The Fighter

It’s amazing what you’ll learn about yourself when you aren’t paying attention.

I spent an hour boxing on Wii (pronounced “we” or “oui” depending on what language you speak) tonight.  For those of you who aren’t familiar with such a machine, it is a video game system that utilizes the body movements of the player to play the game.  So, holding a controller in each hand, I ducked and dodged and blocked and punched and jabbed and uppercut my way through twenty-one (yes, that’s twenty-one) hot, sweaty rounds.  As I beat one competitor after another in six-minute, three-round matches, my brother and his girlfriend watched me in shocked laughter.

“Wow!  Latent anger issues?” they asked.

“Yeah, either that or those kickboxing classes from 1999 are coming back to me,” I answered.

The thought of me fighting at all is pretty much hilarious.  Throughout my teens and twenties, I avoided confrontation at any cost.  Several of my relationships has suffered or ended because I chose to shut down or walk out when it felt too painful for me to face.  Sometimes that was a good thing, but most of the time it wasn’t. 

For several years, I was so afraid of conflict (even within myself) that when I was upset or angry, I wouldn’t even admit it to myself.  I’ll never forget how stunned I was the night that my friend, Robert, walked up to me in the church parking lot and asked me if I’d forgiven someone for something that they had done to me.  I didn’t even know how to answer him at that moment.  I stammered an answer and left church, thinking that he was so off-base about this thing.  But as days passed and I thought about the situation, I realized that I was angry with that person and that I had unforgiveness in my heart toward them.  How did I expect to forgive them if I didn’t even admit to myself that I was upset with them? 

When I started thinking about it, I realized that if I was really honest with myself, I was really upset with a few people that had hurt me in my lifetime but that I had never let myself admit that I was upset with them.  I began to make a list and pray for the people on the list—to forgive them and to move past the anger and hurt. 

The hurts had been piling up for years, but once I started dealing with them, life got really interesting for a while—and not necessarily in a good way.  There was one person that had hurt me several years before and when I saw him again, all of the anger that I had never allowed myself to feel rose up inside of me all at once and I became almost physically ill when I had to be in the same room with him.  With the support of my friends and much prayer (months and years of it in some cases) I was able to finally deal with those bottled-up emotions.  I now have a very good relationship with that person and see him on a regular basis.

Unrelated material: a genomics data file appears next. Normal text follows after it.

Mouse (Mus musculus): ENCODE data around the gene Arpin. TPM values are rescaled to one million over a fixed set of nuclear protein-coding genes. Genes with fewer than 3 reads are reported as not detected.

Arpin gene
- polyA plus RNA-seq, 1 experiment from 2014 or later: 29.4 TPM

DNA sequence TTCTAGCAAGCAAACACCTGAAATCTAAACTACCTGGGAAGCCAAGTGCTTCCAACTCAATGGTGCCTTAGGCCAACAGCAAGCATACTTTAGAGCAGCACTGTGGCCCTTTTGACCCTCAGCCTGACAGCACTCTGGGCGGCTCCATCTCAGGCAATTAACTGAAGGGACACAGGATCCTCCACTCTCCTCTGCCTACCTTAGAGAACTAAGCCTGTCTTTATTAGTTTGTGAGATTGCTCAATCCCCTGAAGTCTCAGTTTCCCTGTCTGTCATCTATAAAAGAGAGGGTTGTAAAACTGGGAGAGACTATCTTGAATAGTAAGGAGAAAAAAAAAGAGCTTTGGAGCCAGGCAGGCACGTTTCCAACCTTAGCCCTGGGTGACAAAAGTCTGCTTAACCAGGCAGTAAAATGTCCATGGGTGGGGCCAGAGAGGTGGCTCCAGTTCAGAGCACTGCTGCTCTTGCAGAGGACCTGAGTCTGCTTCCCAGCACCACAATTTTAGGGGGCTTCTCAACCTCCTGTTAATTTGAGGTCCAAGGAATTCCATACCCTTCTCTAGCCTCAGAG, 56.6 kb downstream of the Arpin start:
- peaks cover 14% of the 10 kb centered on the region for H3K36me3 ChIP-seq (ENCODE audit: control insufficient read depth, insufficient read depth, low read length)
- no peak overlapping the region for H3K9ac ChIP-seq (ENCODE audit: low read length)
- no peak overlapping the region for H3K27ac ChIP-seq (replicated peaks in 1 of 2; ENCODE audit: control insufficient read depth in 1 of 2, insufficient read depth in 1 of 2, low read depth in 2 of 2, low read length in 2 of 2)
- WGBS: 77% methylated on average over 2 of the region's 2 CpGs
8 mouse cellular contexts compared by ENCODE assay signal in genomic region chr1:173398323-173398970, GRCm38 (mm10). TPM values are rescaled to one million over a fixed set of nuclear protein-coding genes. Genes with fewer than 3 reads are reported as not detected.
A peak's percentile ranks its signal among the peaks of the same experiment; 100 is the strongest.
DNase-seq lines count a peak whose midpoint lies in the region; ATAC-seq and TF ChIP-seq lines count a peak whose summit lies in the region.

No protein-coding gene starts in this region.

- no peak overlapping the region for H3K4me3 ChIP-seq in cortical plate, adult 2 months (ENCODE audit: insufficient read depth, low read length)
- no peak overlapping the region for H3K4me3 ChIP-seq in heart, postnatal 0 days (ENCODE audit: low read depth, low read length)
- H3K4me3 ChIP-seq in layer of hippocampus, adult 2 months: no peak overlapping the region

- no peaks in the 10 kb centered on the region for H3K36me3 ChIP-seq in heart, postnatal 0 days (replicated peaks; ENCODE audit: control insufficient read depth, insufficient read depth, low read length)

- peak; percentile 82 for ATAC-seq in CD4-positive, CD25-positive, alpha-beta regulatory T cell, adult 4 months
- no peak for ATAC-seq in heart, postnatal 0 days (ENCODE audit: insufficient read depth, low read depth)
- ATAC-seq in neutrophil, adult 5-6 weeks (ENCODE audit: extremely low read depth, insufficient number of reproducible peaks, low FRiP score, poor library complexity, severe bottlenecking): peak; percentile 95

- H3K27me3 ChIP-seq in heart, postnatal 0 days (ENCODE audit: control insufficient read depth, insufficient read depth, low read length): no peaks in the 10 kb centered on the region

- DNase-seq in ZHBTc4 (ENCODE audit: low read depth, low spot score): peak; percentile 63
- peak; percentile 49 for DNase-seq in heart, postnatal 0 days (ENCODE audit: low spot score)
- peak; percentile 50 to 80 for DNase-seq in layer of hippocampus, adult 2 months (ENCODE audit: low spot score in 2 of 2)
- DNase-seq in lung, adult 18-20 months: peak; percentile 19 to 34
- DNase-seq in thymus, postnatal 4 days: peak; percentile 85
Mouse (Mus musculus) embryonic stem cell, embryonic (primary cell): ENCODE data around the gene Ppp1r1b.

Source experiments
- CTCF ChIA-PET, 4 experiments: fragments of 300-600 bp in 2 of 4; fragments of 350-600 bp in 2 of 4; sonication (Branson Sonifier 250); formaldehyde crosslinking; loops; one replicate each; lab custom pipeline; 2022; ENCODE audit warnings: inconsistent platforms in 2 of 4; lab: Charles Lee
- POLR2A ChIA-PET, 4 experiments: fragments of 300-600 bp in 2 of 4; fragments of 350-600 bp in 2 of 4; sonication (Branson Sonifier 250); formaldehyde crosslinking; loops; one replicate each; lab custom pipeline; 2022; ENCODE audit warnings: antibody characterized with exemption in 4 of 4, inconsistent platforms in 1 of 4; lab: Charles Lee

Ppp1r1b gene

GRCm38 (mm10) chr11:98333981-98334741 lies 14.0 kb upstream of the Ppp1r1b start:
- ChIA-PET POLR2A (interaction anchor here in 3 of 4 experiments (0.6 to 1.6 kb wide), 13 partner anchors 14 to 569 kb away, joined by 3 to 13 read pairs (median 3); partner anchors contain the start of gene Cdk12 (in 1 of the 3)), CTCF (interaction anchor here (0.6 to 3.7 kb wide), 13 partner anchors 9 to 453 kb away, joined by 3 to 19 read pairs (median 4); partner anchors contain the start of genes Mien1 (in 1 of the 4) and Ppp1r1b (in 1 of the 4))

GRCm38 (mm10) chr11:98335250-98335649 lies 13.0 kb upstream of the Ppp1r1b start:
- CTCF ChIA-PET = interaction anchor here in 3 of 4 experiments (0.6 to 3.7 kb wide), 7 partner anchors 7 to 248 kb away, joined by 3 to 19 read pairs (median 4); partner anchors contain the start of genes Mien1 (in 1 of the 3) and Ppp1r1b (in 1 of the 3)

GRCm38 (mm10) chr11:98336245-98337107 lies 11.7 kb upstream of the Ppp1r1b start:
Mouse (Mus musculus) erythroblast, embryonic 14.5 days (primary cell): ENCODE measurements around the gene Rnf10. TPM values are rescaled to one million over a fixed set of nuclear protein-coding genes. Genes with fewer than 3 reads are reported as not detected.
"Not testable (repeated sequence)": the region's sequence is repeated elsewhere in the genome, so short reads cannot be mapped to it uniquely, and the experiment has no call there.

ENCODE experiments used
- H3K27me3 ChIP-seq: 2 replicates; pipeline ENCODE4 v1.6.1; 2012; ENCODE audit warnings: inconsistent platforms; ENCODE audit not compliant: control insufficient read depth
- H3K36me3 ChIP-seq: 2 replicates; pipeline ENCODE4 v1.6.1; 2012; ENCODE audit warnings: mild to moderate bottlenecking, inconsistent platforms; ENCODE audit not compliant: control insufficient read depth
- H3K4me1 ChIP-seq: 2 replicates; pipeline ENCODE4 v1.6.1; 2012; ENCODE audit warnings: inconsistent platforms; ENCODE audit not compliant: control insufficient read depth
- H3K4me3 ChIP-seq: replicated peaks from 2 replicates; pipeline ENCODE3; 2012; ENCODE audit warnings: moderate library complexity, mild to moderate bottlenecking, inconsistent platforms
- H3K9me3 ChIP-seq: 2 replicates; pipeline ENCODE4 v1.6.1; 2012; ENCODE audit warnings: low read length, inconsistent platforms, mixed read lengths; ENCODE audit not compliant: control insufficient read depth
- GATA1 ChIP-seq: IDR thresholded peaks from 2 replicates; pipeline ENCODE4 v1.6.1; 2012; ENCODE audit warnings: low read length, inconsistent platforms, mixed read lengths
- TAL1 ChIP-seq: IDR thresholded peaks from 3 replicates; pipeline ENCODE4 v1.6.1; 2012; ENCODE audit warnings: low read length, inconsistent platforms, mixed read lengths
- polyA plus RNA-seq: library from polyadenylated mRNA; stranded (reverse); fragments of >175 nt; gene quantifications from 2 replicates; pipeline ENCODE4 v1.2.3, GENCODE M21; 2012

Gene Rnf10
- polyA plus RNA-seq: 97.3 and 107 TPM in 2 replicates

Stuffing my emotions away and living in denial for so many years really stunted me in a lot of ways.  I couldn’t be who God wanted me to be because I wouldn’t allow myself to feel anything negative.  I believe that God has called me to live with and love with and minister to real people who have real emotions and have been through real life circumstances.  But if I’ve never allowed myself to feel or deal with any real life circumstances, then I can’t be of any use to those folks.  I can’t help others to overcome anything until I’ve overcome something myself. 

Since I allowed God to let me feel and deal with my emotions, I’ve learned how to live—really live.  I’ve learned how to fight and fighting is hard.  Some days, I want to just lie down in the ring and play dead.  But God won’t let me.  There’s way too much at stake. 

I learned a lesson tonight.  I wasn’t just playing a silly video game.  I was learning a life lesson from God.  I danced around the living room, with sweat dripping off my hair and running down my back, with muscles trembling from muscle fatigue.  And each time I’d win a match, I’d throw up my hands in victory and say, “C’mon!  Give me one more!”  And when I finally got KO’d and I saw “Game Finished” come across the screen, I collapsed in an exhausted heap on the chair and smiled.  I could almost hear my coach (God) standing there laughing, “Good job, Kid.  Good job!”

1 Timothy 6:12 NIV – “Fight the good fight of the faith.  Take hold of the eternal life to which you were called when you made your good confession in the presence of many witnesses.”

Ephesians 6:13 NIV – “Therefore put on the full armor of God, so that when the day of evil comes, you may be able to stand your ground, and after you have done everything, to stand.”

About Sarah Salter


  1. Boxing ranks just below baseball as God’s favorite sport. My opinion, of course. But I’m pretty sure I’m right.

    Man. I gotta get me a Wii now.

  2. You are funny lady… Never played that I play all those War thingys with Dale and Liz’s son..LOL>. Go for it woman..

  3. Why is it so hard to let our true feelings out sometimes? Letting go and being honest and then allowing God to help me with forgiving is soooo cleansing and leaves me feeling so unburdened. Most of the time it’s me forgiving myself that I struggle with the most.

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